print('polling Dust Sensor')
        data = uart.readall()# get everythitng from the serial buffer
        if data is not None:#make sure it'st not an empty buffer
            bytestream=data.split(b'BM')[1][0:31]# HPMA sends 32 byte packets that start with \x42\x4D ('BM')
            if len(bytestream)==30:#check tthat we actually got 30 bytes (excluding the data we split out)
                if bytestream[0:2]==b'\x00\x1c':#HPMA packet is always 28 data bytes(excluding start header and checksum)
                    checksum=143#since split command removed the \x42\x4D, add them back to get correct checksum
                    for i in range(0,28):
                        checksum+=bytestream[i]#cycle thru the data values and add them up
                    validated=int(bytestream[28])*256+int(bytestream[29])#read checksum bytes from packet and make them a 2-byte integer
                    if checksum==validated:# both values should match, else we have a corrupt packet
                        pm25=int(bytestream[4])*256+int(bytestream[5])#these two bytes represent the particulate detected that's 2.5um large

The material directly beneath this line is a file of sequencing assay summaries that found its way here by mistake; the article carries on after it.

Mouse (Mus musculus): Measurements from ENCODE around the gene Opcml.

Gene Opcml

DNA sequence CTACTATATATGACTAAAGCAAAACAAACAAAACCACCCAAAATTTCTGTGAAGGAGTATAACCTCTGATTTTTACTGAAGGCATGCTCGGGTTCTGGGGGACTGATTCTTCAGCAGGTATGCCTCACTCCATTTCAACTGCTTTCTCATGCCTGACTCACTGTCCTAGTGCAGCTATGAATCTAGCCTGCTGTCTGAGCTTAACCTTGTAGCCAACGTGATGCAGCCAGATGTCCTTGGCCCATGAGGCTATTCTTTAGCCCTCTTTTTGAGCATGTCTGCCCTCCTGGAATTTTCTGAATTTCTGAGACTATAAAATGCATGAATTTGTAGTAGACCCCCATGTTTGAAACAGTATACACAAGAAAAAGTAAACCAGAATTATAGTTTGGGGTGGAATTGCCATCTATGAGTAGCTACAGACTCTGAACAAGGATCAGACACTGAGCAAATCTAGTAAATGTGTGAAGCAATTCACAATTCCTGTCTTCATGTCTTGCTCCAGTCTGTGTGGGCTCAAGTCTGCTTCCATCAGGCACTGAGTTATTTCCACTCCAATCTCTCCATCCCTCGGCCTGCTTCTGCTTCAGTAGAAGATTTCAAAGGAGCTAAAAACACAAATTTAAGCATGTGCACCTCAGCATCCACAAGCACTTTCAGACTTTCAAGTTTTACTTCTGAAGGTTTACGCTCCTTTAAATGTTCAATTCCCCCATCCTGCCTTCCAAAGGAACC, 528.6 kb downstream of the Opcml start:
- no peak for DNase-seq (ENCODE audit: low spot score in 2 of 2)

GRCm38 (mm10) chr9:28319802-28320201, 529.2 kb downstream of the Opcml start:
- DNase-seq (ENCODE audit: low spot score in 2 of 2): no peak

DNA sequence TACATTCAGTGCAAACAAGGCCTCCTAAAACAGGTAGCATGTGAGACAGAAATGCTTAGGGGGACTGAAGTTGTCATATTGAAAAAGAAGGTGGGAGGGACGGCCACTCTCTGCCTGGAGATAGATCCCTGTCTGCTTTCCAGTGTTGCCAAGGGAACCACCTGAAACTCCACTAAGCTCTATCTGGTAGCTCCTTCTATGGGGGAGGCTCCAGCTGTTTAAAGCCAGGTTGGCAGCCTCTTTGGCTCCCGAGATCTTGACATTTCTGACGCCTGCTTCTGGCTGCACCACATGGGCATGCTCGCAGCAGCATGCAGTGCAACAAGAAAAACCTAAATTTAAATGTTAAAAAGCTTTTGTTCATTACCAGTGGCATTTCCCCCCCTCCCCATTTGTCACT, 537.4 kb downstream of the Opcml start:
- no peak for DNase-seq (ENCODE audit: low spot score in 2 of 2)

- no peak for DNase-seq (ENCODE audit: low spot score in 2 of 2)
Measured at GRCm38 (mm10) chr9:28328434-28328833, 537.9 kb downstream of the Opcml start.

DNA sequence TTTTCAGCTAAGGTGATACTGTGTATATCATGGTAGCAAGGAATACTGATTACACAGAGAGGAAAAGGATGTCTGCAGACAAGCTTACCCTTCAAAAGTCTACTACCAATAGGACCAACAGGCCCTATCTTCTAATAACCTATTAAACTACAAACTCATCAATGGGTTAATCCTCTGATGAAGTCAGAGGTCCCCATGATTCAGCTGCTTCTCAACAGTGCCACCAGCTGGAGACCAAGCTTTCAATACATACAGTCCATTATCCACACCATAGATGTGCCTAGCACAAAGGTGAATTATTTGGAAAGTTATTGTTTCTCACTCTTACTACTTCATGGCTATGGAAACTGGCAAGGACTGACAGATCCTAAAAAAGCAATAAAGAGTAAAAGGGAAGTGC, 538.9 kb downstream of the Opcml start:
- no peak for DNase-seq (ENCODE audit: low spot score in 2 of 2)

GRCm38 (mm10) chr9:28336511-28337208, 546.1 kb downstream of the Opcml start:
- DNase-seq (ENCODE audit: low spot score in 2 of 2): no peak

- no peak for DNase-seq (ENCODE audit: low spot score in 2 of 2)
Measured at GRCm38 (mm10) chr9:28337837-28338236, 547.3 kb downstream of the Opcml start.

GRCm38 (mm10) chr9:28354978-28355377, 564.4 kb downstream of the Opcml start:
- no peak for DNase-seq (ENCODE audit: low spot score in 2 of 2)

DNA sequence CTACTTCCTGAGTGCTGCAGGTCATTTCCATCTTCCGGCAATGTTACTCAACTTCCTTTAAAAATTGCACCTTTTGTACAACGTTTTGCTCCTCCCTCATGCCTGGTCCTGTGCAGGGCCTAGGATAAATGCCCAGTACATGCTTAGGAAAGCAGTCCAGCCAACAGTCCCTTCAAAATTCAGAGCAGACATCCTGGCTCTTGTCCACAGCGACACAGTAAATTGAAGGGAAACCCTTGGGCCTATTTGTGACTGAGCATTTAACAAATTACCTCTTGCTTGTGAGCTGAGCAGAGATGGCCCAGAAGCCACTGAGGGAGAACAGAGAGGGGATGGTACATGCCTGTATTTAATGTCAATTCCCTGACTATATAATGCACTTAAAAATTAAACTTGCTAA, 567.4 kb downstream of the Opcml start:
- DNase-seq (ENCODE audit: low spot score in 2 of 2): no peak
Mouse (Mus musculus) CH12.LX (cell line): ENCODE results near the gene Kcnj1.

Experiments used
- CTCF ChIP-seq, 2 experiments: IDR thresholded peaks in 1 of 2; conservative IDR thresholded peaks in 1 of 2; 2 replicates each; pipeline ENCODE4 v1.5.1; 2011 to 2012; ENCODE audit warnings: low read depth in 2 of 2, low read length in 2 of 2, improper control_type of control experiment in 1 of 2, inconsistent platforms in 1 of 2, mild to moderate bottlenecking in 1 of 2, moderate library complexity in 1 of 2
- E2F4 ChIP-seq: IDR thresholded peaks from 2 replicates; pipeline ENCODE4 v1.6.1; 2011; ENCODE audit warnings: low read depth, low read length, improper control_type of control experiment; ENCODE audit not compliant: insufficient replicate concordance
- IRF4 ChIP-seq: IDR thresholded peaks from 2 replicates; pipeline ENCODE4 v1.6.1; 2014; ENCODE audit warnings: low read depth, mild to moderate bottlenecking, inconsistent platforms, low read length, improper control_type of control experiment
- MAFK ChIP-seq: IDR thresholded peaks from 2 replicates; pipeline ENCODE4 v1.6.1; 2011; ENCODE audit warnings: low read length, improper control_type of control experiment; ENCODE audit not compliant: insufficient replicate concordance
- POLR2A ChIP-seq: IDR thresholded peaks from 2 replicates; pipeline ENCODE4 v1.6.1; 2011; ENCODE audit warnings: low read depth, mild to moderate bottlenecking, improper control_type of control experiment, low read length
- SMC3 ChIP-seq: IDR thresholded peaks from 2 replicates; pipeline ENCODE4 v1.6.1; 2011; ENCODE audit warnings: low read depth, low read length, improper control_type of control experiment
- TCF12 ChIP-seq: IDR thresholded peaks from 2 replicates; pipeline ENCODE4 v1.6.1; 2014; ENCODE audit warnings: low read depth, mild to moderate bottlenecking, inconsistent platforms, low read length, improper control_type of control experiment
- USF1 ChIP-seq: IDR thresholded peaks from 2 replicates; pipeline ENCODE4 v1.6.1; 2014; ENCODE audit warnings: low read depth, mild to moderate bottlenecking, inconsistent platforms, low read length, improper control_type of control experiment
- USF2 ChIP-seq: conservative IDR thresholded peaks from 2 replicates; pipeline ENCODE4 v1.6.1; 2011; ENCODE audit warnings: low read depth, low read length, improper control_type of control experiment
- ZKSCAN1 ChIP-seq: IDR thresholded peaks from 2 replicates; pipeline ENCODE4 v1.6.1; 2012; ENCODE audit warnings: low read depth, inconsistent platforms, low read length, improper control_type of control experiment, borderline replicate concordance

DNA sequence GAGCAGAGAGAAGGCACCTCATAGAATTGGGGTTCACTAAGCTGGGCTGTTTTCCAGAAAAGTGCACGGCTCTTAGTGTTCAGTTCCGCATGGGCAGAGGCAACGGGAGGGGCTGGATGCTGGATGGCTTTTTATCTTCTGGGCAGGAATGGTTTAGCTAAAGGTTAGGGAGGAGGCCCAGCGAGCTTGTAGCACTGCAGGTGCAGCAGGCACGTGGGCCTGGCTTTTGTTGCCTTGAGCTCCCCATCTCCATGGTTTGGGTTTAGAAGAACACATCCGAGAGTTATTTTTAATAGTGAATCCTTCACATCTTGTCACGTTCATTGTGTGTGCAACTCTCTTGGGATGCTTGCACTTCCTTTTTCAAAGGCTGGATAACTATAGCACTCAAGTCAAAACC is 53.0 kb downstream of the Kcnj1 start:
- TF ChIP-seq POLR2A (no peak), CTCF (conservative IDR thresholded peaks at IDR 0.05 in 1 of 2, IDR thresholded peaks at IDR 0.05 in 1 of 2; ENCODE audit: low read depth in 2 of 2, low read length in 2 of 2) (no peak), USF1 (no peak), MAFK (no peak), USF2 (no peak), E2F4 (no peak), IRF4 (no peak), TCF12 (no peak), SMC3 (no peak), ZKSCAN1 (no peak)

pm10=int(bytestream[6])*256+int(bytestream[7])#these two bytes represent the particulate detected that's 10um large
                        print('pm2.5 = ',pm25)
                        print('pm10 = ',pm10)
                        print('checksum failed')
                    print('invalid packet length')
                print('incomplete packet')
            print('poll temp')
            print('poll RH')
            print('poll Dew')
        if readytosend==True:
            # make the socket blocking
            # (waits for the data to be sent and for the 2 receive windows to expire)
            print("Sending data!")
            # send some data
            # s.send(bytes([0x01, 0x02, 0x03]))
            s.send(bytes([bytestream[4], bytestream[5], bytestream[6],bytestream[7],tempstruct[0],tempstruct[1],rhstruct[0],rhstruct[1],dewstruct[0],dewstruct[1]]))#,relativehumid,dewpoint]))
            #    s.send(bytes([bytestream[4], bytestream[5], bytestream[6],bytestream[7]]))
            pybytes.send_virtual_pin_value(False, 0, (bytestream[4]<<8)+bytestream[5])
            pybytes.send_virtual_pin_value(False, 1, (bytestream[6]<<8)+bytestream[7])
            pybytes.send_virtual_pin_value(False, 2, temperature)
            pybytes.send_virtual_pin_value(False, 3, relativehumid)
            pybytes.send_virtual_pin_value(False, 4, dewpoint)
        print('saving LoRa NVRAM')
        # make the socket non-blocking
        # (because if there's no data received it will block forever...)
        print("receiving data!")
        # get any data received (if any...)
        data = s.recv(64)
        print("Go to sleep 5 minutes!")

  • @dnear1 Bus speed depends on load capacitance (devices + wires) and the pull up resistors. The higher the speed, the lower the resistance.

    The rest, however, sounds like a protocol error. Did you perhaps accidently create start or stop conditions on the bus?